Meet Sarah Abdelrahman, Creative Designer at Wavemaker
Sarah is originally Sudanese but was born and raised in Saudi Arabia before moving to the UAE to pursue her Bachelor’s degree in Design Management.
When she’s not working, Sarah will most likely either be at an art gallery, trying to find music gems, or deep-conditioning her hair and doing her skincare routine.
Why did you join this industry?
Complete transparency, I did not know what the media industry actually did. So, initially, I joined it blindly; but I’m glad I did because I learned a lot about the art of persuasion and storytelling, which is essentially what we do.
How did you land your first job?
I applied through my university’s alumni portal. When I was selected for an interview, I was told that there was no creative department and that I would be the first designer at the company. I was hesitant at first, since it was my first job and that was intimidating; but almost six years later, our creative team has expanded and I was fortunate enough to grow and learn from such an amazing and supportive team.
Who do you look up to?
I know this might sound very cliché but without a doubt, the people I look up to are my family. My parents and siblings all have qualities that collectively inspire me, whether it is their work ethic, pursuing their passions, their drive for knowledge, and most importantly their pure hearts; all of that rolled into one is the person I aspire to be.
What’s the best advice you have received so far?
To look up. A stranger told me this when I was a kid, trying to get me to look up at the sky. Even though, at the time, it was not intended as advice, this memory is vivid to me because that is how I carried it with me my whole life. Especially now, in this age when most of us spend most of our time on our phones, we forget to look up and live in the now.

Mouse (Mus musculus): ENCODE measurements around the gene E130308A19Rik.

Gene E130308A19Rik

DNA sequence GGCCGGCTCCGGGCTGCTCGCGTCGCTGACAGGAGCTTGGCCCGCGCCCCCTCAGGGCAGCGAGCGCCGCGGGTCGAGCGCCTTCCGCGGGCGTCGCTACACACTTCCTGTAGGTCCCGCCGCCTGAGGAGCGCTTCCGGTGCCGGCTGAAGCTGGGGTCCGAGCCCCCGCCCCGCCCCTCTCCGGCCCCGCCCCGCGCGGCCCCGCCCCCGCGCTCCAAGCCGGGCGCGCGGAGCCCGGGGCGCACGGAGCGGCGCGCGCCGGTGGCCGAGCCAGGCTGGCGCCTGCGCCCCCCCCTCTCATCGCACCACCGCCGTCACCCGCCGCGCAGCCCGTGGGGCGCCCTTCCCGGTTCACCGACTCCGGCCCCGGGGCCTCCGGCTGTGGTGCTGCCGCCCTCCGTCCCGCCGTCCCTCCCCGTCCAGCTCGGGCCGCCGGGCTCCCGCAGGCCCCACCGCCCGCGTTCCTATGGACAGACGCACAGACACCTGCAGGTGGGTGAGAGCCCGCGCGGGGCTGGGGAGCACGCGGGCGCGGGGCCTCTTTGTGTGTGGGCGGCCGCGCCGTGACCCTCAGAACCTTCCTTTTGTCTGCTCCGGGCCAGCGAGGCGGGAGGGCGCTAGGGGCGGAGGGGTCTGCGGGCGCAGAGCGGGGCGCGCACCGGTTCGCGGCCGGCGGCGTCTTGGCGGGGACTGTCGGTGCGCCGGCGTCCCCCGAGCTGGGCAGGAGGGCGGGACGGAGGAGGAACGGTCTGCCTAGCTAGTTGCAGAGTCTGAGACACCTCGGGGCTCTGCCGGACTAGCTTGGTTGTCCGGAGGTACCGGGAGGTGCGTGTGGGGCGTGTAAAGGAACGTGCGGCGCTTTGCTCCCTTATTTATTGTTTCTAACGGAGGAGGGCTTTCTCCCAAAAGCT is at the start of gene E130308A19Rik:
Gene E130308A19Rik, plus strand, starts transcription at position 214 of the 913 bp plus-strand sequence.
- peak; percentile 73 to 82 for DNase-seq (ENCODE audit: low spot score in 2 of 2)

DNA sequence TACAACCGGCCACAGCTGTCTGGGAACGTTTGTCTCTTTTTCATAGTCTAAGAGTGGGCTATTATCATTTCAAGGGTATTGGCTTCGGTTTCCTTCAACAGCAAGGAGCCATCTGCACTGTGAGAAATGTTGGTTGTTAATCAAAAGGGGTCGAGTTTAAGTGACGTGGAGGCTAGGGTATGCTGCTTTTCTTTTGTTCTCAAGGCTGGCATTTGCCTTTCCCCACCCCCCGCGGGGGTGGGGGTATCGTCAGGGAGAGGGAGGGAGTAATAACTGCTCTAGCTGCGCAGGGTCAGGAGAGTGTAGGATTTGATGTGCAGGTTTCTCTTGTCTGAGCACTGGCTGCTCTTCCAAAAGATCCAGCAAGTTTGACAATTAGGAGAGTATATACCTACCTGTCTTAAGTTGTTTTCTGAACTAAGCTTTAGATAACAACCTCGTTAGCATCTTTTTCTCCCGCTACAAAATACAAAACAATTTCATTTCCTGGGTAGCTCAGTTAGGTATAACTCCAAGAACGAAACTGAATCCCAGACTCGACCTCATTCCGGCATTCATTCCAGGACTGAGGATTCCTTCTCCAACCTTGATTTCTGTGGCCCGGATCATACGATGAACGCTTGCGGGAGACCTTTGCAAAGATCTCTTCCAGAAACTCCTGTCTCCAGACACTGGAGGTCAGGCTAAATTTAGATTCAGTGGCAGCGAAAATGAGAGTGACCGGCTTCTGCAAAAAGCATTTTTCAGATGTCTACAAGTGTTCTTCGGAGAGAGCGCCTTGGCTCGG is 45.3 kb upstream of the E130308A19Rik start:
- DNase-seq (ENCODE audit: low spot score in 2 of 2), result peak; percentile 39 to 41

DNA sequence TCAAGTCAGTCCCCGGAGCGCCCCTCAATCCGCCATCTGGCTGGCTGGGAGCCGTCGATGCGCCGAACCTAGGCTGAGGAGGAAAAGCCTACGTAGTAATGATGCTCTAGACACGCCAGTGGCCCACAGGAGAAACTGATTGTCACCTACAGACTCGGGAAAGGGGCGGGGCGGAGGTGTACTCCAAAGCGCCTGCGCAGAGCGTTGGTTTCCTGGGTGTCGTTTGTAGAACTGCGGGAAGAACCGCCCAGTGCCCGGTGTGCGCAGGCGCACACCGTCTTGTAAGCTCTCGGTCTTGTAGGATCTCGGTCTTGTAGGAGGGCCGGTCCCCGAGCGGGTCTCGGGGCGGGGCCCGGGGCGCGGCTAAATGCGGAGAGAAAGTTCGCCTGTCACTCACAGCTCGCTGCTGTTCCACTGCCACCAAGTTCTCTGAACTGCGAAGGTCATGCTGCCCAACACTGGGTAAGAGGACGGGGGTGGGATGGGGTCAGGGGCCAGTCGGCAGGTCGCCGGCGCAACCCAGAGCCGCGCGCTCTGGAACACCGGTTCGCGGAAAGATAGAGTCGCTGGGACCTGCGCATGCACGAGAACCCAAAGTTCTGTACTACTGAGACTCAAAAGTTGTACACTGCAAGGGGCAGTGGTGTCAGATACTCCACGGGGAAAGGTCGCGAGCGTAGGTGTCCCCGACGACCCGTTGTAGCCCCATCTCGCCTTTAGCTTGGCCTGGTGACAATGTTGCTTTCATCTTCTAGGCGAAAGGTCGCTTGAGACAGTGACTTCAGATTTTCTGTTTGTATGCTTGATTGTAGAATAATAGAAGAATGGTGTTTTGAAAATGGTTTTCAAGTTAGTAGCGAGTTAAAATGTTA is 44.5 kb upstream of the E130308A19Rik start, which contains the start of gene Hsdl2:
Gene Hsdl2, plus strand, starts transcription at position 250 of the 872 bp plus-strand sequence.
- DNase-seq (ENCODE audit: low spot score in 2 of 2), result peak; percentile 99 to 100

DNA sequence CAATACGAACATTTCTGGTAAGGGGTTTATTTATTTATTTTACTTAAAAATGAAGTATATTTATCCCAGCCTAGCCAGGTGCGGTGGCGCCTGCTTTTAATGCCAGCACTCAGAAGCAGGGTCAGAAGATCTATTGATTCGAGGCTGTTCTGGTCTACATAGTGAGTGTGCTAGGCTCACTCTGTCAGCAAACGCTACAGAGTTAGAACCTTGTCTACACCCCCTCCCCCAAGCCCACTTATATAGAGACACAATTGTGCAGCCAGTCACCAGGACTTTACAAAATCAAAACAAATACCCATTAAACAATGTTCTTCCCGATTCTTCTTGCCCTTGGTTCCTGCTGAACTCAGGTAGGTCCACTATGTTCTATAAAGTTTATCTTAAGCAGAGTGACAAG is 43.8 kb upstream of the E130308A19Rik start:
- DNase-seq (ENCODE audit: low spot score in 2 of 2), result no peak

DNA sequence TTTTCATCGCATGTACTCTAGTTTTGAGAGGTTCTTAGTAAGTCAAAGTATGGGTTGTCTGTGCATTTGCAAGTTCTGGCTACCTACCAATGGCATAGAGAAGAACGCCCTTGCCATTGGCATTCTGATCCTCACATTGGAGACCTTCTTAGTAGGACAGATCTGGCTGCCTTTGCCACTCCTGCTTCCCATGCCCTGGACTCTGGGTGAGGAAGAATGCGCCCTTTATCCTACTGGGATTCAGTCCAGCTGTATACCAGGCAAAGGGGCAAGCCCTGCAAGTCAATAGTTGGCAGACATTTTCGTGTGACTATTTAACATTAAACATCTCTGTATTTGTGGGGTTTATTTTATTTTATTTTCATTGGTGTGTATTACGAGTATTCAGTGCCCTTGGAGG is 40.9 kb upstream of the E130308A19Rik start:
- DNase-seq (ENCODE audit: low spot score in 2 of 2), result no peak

What’s the best advice you have given so far?
To look up.
How do you feel about the stigma sometimes associated with Millennials and Gen Z?
I think we are misunderstood. The technological era grew as we grew up; we don’t know a life without it. For older generations, it shifted the paradigm. So, drastic change coupled with igno- rance will always lead to assumptions. Instead of getting defensive, it’s important to educate and enlighten in order to overcome the stigma because we are undeniably changing the world positively with our drive and innovation.
What do you think you specifically bring to the organization you work for?
My curiosity is probably the best attribute I bring to the organization because I believe that there’s no limit to what I can learn or expand on – knowledge will always be power.
What’s the most valuable lesson you’ve learned at work?
To never stop researching. Whether it is to gain more knowledge or simply for inspiration, the research step is the most crucial.
What’s the most rewarding thing about your job?
Without a doubt, seeing ideas come to life. It’s such a beautiful thing to think back to the brain- storming sessions that resulted in the big idea, and eventually reaching the execution stage and being able to witness the reaction to the idea.
What’s the most frustrating thing about your job?
Probably that design is subjective. In my opinion, subjectivity is usually a great thing because it can strike up discussions; but when you’re trying to get approval on a creative, then yeah, it’s not so fun.
If not this, what would you be doing?
Something still within the design realm, for sure.
Would you start your own venture in the future?
This will always be the move for me. I am fortunate enough to have a background in design and knowledge from working in the industry. This has definitely given me a strong foundation to help me grow a brand I can call my own in the future, inshallah.
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